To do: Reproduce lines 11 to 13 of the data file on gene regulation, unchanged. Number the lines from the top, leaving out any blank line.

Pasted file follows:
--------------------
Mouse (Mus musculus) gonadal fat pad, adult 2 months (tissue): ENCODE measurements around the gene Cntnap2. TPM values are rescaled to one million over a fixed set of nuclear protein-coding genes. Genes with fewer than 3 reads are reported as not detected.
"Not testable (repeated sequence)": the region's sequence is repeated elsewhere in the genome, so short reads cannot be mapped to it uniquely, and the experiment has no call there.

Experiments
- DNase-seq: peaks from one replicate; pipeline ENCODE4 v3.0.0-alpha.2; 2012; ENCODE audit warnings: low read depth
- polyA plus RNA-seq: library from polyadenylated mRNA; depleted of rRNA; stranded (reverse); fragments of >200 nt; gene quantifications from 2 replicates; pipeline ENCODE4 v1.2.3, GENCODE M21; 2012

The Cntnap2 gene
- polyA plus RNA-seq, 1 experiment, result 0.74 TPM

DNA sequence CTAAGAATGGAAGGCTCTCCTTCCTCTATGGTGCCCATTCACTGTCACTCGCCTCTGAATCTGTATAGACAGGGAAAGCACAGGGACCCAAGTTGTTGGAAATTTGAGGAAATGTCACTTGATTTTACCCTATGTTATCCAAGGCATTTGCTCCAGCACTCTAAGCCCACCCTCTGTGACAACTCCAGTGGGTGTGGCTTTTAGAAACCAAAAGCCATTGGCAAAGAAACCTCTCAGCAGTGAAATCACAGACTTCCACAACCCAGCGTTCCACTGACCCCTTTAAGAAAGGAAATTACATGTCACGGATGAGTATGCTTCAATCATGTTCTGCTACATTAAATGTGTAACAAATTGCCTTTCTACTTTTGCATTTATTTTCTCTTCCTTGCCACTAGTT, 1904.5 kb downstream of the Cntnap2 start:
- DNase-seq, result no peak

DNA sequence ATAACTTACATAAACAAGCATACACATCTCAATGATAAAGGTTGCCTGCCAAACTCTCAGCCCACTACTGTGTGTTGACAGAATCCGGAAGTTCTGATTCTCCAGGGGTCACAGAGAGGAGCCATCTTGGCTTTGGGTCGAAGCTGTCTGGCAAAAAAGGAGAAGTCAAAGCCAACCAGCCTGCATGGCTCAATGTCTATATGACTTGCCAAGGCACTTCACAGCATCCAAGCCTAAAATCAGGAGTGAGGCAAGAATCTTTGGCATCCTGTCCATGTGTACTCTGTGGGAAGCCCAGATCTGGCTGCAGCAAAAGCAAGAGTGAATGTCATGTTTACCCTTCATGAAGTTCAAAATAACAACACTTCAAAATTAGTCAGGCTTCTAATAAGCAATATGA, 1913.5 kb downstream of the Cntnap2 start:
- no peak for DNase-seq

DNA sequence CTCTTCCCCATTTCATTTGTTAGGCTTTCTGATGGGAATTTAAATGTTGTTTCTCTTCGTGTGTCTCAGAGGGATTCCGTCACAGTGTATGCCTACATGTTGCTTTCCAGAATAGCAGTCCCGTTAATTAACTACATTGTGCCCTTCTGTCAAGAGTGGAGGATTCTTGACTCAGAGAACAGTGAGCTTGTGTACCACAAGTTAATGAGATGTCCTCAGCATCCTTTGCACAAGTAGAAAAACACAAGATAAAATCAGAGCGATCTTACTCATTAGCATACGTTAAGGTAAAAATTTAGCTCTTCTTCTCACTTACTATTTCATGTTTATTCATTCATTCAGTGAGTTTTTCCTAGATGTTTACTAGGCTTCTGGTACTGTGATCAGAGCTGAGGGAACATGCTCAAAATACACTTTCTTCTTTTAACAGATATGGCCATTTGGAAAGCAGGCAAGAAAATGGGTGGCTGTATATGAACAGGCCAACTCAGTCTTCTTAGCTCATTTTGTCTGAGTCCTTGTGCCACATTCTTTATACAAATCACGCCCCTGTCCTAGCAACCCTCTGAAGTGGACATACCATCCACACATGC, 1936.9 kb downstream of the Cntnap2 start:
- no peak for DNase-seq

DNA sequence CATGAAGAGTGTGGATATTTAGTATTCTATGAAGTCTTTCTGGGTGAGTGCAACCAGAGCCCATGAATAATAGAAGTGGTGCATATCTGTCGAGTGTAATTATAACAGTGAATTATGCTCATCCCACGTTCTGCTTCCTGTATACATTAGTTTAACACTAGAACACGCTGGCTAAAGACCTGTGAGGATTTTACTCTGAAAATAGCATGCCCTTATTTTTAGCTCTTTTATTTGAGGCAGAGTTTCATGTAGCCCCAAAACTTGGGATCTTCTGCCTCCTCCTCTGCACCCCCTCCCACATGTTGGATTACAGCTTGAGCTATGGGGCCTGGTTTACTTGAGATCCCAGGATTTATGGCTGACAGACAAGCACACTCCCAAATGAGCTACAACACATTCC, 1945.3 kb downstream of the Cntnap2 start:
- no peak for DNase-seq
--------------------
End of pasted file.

- no peak for DNase-seq

DNA sequence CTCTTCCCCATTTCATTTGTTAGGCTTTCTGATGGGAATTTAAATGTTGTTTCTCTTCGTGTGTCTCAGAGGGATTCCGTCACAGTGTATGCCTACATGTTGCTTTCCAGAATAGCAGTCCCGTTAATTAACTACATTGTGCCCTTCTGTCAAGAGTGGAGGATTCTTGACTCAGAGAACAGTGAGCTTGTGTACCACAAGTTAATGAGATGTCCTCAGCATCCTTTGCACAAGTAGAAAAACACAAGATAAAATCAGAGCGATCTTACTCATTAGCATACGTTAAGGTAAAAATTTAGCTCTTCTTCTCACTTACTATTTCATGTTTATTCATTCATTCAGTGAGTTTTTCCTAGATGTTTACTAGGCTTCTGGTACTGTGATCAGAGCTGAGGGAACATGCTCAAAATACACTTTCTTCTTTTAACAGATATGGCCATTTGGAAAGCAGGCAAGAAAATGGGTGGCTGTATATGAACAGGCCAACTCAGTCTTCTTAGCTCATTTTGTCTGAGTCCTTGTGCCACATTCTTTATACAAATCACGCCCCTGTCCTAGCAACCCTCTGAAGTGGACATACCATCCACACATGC, 1936.9 kb downstream of the Cntnap2 start:
- no peak for DNase-seq